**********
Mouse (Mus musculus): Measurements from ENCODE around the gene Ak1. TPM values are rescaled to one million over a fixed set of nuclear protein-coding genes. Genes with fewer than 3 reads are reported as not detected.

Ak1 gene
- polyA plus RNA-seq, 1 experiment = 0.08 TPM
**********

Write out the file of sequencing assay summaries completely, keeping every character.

Mouse (Mus musculus): Measurements from ENCODE around the gene Ak1. TPM values are rescaled to one million over a fixed set of nuclear protein-coding genes. Genes with fewer than 3 reads are reported as not detected.

Ak1 gene
- polyA plus RNA-seq, 1 experiment = 0.08 TPM